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Carrier

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  • Mike
    Mike Member Posts: 94
    I wonder what jobs are staying in Indy? The factories are already running in Mexico.
  • http://money.cnn.com/2016/11/29/news/economy/trump-carrier-deal/index.html

    This interesting article points out that this situation creates a precedent in which any manufacturer can threaten to move jobs to Mexico, if it does not receive some taxpayer subsidies to stay here.
    Probably the remaining Carrier jobs will be that of a few design engineers, with many low level warehouse, and distribution minimum wage types.--NBC
  • Paul48
    Paul48 Member Posts: 4,469
    No precedent being set with that move. Companies have been doing that, for at least 20 years.
  • John Mills_5
    John Mills_5 Member Posts: 950
    Over the weekend Bernie gave a speech saying threaten UTX with loss of government contracts in defense as a bargaining too. Probably what happened.

    Trump can take credit but sounds like Pence did the work. Didn't get it done before when first announced though.
  • Brewbeer
    Brewbeer Member Posts: 616
    I wonder how much of the largesse at the taxpayer's expense is going to the employees at the plant, and how much of it went to the CEO, the board of directors, and the stockholders?
    Hydronics inspired homeowner with self-designed high efficiency low temperature baseboard system and professionally installed mod-con boiler with indirect DHW. My system design thread: http://forum.heatinghelp.com/discussion/154385
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  • Paul48
    Paul48 Member Posts: 4,469
    I wonder how much that will save the taxpayers, by not having them join the ranks of the unemployed? Trump has bad hair. I'll just keep posting that, every time his administration does something good, or keeps a campaign promise.
  • NY_Rob
    NY_Rob Member Posts: 1,370
    Didn't Trump (during his campaign) threaten to levy a 35% import tariff on Carrier products made in Mexico and then imported for sale in the USA?

    Maybe that helped too?
  • Brewbeer
    Brewbeer Member Posts: 616
    Paul48 said:

    I wonder how much that will save the taxpayers, by not having them join the ranks of the unemployed?

    Ultimately that is the crux of the matter: were the tax concessions that were given to the corporation more or less costly to the taxpayers than the unemployment and related costs of the the lost jobs? Not being an economist I don't know the answer, but I hope that someone has looked at this issue carefully, and where the money goes (e.g., factory workers vs. CEO/shareholders). Is it wrong to ask for this sort of fiscal accountability from our elected representatives? The corporation's shareholders will certainly be making that analysis from their perspective.
    Hydronics inspired homeowner with self-designed high efficiency low temperature baseboard system and professionally installed mod-con boiler with indirect DHW. My system design thread: http://forum.heatinghelp.com/discussion/154385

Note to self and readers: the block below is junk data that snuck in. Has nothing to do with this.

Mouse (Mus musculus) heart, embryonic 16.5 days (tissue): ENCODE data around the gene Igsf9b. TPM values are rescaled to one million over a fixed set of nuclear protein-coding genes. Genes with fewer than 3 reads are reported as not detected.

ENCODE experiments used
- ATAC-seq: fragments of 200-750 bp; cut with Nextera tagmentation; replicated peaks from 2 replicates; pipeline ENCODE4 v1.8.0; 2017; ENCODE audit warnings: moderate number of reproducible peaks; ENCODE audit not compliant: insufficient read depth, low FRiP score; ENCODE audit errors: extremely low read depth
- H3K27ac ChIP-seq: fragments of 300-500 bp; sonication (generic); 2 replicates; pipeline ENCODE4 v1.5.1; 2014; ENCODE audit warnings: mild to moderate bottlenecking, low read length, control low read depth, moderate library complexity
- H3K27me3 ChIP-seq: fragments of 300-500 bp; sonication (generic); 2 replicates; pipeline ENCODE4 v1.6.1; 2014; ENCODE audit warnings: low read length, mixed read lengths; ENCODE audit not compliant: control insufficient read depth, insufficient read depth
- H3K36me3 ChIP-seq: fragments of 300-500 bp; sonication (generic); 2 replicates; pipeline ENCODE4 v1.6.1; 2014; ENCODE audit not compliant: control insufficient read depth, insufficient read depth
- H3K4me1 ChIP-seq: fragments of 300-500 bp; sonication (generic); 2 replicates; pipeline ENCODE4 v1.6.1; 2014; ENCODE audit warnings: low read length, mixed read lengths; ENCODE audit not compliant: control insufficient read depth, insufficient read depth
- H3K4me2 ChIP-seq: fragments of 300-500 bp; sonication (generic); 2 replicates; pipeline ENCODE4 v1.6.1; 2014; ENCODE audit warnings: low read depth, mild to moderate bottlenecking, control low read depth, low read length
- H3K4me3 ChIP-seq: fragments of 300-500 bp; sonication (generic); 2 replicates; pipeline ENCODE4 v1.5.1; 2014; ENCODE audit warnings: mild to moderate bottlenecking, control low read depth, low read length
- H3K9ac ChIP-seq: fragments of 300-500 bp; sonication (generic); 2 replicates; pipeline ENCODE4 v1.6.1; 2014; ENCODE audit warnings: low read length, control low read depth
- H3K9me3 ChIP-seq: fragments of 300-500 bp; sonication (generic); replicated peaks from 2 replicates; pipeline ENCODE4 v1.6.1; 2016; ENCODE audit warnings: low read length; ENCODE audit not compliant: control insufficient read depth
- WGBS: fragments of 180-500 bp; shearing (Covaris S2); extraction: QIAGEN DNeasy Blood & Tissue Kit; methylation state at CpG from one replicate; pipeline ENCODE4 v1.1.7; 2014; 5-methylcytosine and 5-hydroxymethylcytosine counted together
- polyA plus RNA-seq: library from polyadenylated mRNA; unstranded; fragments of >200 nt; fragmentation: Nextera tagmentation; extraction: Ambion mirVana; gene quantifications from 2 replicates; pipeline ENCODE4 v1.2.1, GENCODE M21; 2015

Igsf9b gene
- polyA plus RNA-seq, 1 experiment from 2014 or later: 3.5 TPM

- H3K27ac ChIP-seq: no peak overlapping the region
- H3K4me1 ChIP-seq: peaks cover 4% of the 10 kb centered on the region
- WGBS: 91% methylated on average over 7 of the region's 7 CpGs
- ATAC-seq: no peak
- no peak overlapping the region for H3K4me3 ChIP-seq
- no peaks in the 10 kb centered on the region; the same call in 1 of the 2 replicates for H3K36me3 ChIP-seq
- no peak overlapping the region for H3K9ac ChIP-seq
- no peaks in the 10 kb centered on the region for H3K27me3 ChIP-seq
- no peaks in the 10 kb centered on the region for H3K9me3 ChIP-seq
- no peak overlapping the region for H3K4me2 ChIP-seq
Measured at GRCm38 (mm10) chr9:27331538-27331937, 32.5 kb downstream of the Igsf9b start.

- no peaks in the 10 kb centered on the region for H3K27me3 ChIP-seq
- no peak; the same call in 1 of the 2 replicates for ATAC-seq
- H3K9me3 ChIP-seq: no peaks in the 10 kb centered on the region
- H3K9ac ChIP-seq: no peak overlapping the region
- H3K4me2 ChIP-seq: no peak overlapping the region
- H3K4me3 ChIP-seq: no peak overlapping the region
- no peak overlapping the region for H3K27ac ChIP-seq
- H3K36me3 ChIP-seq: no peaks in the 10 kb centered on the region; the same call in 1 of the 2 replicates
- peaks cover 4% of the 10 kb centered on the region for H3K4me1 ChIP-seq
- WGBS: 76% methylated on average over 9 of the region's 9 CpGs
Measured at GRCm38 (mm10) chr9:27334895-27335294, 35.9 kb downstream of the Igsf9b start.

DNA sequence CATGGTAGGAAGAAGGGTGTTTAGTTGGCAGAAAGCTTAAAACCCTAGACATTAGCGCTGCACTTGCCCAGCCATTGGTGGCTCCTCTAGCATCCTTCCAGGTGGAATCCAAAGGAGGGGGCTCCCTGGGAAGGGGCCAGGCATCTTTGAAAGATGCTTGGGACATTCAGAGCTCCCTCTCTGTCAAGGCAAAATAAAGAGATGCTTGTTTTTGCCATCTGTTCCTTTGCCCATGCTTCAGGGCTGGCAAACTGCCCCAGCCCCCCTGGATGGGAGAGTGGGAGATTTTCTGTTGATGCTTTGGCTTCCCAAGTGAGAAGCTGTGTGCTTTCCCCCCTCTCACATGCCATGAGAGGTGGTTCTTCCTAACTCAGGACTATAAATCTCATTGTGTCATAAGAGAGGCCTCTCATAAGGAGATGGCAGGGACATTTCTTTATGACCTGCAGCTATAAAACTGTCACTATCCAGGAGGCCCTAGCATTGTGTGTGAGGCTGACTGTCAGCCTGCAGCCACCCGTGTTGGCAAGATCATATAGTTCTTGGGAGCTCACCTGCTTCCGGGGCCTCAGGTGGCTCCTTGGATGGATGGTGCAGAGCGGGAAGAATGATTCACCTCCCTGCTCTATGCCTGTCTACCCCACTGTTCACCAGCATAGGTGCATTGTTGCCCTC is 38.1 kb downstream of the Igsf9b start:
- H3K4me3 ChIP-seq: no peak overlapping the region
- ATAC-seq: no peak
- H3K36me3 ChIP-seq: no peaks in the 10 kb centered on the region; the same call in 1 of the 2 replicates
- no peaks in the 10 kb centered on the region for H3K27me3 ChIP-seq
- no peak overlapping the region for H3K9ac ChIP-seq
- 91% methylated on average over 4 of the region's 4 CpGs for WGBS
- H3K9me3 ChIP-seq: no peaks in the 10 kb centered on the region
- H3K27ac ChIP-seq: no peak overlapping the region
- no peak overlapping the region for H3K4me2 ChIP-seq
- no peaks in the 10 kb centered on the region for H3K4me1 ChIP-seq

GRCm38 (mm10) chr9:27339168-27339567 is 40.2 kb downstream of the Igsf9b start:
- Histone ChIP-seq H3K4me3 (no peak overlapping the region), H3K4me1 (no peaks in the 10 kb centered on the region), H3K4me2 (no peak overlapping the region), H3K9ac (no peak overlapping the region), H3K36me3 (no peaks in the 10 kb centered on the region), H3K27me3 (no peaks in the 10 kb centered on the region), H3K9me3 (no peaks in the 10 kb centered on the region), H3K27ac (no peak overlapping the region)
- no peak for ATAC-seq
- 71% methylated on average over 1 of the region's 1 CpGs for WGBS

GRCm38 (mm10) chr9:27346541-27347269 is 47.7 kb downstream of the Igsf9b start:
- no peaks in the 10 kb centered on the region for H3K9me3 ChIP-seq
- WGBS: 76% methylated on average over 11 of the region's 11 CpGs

System Photo: https://us.v-cdn.net/5021738/uploads/FileUpload/79/451e1f19a1e5b345e0951fbe1ff6ca.jpg
  • EBEBRATT-Ed
    EBEBRATT-Ed Member Posts: 15,300
    At least Trump is trying to do something and.....he's not even president yet. Saved 1000 Carrier jobs & kept 1 Ford assembly line. No one else has done squat.
  • Paul48
    Paul48 Member Posts: 4,469
    Companies have been screwing state and local governments, on these kind of deals for years. If Trump and his team could not get a good deal for us, with this "tiny" deal, we're in trouble. It is directly related to getting jobs returned to America. It does not cost the taxpayers money for them to cut corporate taxes, when the government currently gets "zero" from a company that's moved offshore.
  • KC_Jones
    KC_Jones Member Posts: 5,692

    At least Trump is trying to do something and.....he's not even president yet. Saved 1000 Carrier jobs & kept 1 Ford assembly line. No one else has done squat.

    huh? Ford wasn't ever closing an assembly line in the US. The current plant can't keep up with production of all the models. They are planning a new plant and moving production of the lowest volume Lincoln model to that plant. Now they will just move something else. In the grand scheme nothing has really changed with the Ford situation.
    2014 Weil Mclain EG-40
    EcoSteam ES-20 Advanced Boiler Control
    Boiler pictures updated 2/21/15
    ChrisJ
  • Paul48
    Paul48 Member Posts: 4,469
    It was GM
  • Paul48
    Paul48 Member Posts: 4,469
    The assembly line is being resurrected by a Chinese billionaire. He will sell the vehicles produced (by American workers) in China. He was hard to understand, but I think he said, "Fords are shirt".
  • hot_rod
    hot_rod Member Posts: 21,821
    Brewbeer said:

    Paul48 said:

    I wonder how much that will save the taxpayers, by not having them join the ranks of the unemployed?

    Ultimately that is the crux of the matter: were the tax concessions that were given to the corporation more or less costly to the taxpayers than the unemployment and related costs of the the lost jobs? Not being an economist I don't know the answer, but I hope that someone has looked at this issue carefully, and where the money goes (e.g., factory workers vs. CEO/shareholders). Is it wrong to ask for this sort of fiscal accountability from our elected representatives? The corporation's shareholders will certainly be making that analysis from their perspective.

    The devil is in the details, if the conditions of the deal are not made available it's no different than un-released tax returns...anyones guess.